A study by cybersecurity firm Avanan showed that hackers are increasingly using Google Docs productivity features.

Back in June, the company was already reporting that hackers could easily post malicious links through comments in Google apps like Docs and Slides.

Today, the alert is still to be taken seriously.

It mainly targets Outlook users, but not only.

“It hit over 500 inboxes […], with hackers using over 100 different Gmail accounts,” Fuchs said.

The main purpose of this attack is to spread links pointing to malware and phishing links.

Two techniques that make it possible to access and steal users' personal data.

To protect themselves against this, before clicking on a link, concerned users can contact the legitimate sender.

This is the best option to determine the origin of the comment and detect impersonation.

A well camouflaged attack

“In this attack, hackers add a comment to a Google Doc. The comment mentions the target with an @. By doing so, an email is automatically sent to that person's inbox. In this email, which comes from Google, the full comment, along with the bad links and text, is included. In addition, the email address is not indicated, only the name of the attacker is displayed, which makes the situation ripe for identity thieves,” writes Mr. Fuchs on the Avanan site.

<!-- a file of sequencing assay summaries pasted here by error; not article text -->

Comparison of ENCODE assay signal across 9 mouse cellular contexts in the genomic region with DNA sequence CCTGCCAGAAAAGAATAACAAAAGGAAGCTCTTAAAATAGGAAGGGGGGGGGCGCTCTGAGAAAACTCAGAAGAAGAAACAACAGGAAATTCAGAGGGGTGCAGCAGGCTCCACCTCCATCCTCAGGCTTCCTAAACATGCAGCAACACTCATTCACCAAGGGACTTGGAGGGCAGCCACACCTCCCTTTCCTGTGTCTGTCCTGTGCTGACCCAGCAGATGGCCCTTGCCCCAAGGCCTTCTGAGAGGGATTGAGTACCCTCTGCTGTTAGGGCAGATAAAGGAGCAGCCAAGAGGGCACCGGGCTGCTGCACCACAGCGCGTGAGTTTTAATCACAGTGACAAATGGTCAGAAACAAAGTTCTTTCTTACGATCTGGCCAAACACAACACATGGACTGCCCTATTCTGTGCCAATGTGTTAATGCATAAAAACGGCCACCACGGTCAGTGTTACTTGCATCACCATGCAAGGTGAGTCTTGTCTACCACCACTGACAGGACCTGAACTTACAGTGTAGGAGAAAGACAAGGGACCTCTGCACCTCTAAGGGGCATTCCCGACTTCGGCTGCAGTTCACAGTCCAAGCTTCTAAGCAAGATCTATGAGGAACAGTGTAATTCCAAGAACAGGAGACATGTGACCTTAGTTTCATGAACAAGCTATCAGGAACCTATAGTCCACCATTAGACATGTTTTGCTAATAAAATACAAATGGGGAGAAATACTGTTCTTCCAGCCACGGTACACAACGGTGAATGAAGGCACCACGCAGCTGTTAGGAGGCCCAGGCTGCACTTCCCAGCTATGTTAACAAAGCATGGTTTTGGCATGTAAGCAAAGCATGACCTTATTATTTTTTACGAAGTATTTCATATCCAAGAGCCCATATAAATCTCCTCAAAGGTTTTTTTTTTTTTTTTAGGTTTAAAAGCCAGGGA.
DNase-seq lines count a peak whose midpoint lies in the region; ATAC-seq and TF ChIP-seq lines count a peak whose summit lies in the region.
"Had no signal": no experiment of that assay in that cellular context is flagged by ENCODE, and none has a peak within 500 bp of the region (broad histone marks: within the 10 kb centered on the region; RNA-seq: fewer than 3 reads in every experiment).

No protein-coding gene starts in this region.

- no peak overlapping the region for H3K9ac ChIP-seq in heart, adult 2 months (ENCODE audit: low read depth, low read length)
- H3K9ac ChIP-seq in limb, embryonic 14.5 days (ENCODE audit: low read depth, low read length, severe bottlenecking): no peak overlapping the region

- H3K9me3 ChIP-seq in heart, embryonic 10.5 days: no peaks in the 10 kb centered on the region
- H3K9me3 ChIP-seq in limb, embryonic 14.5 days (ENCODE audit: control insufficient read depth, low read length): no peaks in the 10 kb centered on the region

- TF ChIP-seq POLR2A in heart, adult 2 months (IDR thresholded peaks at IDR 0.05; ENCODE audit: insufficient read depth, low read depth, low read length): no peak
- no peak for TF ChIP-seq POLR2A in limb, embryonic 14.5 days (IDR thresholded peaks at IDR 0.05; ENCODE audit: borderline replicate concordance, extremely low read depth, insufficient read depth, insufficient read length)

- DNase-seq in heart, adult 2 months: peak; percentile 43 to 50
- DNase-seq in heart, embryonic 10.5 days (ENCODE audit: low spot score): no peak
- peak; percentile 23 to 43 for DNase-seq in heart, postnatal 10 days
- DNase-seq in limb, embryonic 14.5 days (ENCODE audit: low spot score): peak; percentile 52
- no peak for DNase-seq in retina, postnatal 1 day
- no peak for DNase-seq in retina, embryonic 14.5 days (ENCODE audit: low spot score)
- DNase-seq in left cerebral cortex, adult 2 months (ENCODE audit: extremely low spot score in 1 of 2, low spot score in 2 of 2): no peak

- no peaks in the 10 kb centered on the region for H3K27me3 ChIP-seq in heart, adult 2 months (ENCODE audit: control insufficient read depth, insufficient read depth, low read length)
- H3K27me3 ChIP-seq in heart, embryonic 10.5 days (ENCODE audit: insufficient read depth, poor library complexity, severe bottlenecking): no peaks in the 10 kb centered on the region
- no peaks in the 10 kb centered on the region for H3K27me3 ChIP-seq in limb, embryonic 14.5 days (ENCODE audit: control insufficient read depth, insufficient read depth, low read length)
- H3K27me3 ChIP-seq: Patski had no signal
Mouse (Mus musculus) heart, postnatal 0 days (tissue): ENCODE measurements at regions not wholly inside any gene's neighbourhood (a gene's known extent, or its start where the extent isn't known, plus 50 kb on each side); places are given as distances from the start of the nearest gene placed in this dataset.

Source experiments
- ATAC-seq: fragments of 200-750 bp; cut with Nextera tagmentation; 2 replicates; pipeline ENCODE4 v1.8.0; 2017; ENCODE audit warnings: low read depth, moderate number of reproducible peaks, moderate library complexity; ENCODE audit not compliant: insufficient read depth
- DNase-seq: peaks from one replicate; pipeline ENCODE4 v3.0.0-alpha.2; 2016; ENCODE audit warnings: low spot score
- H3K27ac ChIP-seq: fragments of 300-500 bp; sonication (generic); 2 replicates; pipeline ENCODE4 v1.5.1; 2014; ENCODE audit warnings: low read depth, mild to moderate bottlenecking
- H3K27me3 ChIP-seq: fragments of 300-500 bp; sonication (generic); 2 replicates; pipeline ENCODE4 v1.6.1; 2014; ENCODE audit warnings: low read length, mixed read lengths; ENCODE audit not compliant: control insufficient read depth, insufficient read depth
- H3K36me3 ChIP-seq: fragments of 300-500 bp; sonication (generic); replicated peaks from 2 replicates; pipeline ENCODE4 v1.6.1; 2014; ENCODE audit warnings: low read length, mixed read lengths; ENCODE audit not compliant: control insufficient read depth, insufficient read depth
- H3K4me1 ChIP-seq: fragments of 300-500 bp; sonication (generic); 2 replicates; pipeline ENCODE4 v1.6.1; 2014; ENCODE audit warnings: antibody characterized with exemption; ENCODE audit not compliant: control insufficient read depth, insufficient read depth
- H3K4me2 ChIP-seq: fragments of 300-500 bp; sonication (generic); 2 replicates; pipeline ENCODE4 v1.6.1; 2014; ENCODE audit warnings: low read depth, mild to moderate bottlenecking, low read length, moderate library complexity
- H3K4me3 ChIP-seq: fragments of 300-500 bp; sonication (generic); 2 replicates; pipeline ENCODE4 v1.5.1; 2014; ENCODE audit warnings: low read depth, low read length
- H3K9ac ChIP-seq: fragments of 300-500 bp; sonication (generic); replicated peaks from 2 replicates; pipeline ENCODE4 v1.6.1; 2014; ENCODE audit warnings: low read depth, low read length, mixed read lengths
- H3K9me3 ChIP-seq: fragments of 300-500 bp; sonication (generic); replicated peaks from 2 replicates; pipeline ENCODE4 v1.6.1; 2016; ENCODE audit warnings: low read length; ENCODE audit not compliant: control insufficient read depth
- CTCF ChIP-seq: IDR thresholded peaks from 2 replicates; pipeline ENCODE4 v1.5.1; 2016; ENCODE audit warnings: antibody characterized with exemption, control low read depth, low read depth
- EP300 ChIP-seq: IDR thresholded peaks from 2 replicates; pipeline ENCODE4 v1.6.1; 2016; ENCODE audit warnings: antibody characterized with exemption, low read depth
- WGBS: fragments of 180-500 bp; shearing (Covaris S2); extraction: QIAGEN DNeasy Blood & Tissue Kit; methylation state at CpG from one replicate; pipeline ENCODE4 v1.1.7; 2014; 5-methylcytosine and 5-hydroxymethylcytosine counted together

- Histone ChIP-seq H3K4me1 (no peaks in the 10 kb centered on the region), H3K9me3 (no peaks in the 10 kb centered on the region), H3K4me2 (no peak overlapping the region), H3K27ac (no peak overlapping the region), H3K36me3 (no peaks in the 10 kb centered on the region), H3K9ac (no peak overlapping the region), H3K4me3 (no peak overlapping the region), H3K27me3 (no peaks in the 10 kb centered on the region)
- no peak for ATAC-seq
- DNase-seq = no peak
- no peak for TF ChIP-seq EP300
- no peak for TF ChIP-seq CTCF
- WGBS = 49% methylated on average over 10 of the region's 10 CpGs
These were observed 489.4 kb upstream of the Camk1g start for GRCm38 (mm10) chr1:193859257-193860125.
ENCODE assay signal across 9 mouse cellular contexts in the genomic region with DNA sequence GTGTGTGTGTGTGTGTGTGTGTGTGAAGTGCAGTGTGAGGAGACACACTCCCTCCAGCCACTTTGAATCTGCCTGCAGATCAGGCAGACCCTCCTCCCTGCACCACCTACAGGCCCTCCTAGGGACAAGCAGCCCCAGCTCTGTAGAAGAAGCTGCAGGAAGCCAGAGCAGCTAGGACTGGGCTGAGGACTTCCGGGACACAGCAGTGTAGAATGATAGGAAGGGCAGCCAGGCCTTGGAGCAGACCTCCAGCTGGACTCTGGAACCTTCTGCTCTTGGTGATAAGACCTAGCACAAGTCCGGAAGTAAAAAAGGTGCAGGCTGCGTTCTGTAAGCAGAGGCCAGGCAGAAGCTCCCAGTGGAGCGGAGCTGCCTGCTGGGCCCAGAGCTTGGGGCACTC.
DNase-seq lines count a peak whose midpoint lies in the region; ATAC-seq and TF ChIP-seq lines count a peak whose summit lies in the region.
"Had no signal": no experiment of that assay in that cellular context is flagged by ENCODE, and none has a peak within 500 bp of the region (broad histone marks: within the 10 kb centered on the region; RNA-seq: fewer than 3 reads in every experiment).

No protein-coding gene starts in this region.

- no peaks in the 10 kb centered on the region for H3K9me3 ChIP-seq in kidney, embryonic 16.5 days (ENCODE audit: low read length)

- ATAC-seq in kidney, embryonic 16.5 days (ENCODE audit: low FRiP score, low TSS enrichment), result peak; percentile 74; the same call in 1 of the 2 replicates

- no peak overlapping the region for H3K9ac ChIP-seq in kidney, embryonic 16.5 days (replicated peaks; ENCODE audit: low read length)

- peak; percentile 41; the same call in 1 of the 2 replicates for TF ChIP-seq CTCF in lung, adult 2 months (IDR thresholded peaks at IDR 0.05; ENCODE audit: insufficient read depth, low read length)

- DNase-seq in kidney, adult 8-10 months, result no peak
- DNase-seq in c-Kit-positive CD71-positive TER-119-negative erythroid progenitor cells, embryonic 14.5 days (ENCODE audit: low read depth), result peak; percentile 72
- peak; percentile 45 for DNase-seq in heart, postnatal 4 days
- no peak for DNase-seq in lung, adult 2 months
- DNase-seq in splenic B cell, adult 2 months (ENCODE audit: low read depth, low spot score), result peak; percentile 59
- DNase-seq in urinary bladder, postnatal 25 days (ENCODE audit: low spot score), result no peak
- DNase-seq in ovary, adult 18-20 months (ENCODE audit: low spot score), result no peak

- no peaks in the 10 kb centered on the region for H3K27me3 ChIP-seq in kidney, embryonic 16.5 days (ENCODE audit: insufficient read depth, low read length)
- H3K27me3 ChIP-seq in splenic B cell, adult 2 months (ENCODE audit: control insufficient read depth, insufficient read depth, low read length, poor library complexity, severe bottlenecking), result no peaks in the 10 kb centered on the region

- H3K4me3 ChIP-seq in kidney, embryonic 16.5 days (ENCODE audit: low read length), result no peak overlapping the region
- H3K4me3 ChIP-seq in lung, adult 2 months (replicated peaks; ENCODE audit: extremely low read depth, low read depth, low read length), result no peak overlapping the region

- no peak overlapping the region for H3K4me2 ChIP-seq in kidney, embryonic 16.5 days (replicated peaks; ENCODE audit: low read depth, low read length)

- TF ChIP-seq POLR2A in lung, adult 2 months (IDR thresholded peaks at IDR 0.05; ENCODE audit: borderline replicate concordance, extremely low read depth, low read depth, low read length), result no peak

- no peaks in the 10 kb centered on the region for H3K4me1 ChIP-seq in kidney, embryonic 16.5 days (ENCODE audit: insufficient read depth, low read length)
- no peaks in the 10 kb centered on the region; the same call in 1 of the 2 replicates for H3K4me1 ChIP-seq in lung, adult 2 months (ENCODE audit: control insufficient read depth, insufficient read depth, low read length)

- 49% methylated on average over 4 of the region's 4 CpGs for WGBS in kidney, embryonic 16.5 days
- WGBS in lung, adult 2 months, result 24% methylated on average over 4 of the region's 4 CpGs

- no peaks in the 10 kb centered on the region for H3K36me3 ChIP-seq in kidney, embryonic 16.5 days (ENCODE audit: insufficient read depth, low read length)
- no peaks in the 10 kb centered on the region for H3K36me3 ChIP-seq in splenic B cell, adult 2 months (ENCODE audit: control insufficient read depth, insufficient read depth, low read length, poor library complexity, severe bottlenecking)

The email function of Google Docs therefore makes the attack even more difficult for anti-spam functions to detect.

The emails are sent directly from Google and appear genuine.

Additionally, the email contains the full comment, links, and text.

The victim therefore never needs to consult the document in question, the part concerned by the comments being in the malicious e-mail itself.

Google's efforts

Google recently announced the acquisition of Siemplify.

It is a standalone security orchestration, automation, and response provider.

The objective of this acquisition is to strengthen the threat detection and response capabilities integrated into Google's cloud services.

According to Reuters, Google paid around $500 million in cash to buy the company.

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  • gmail

  • google

  • Cybersecurity

  • cyberattack

  • Phishing

  • Cybercriminality

  • high tech

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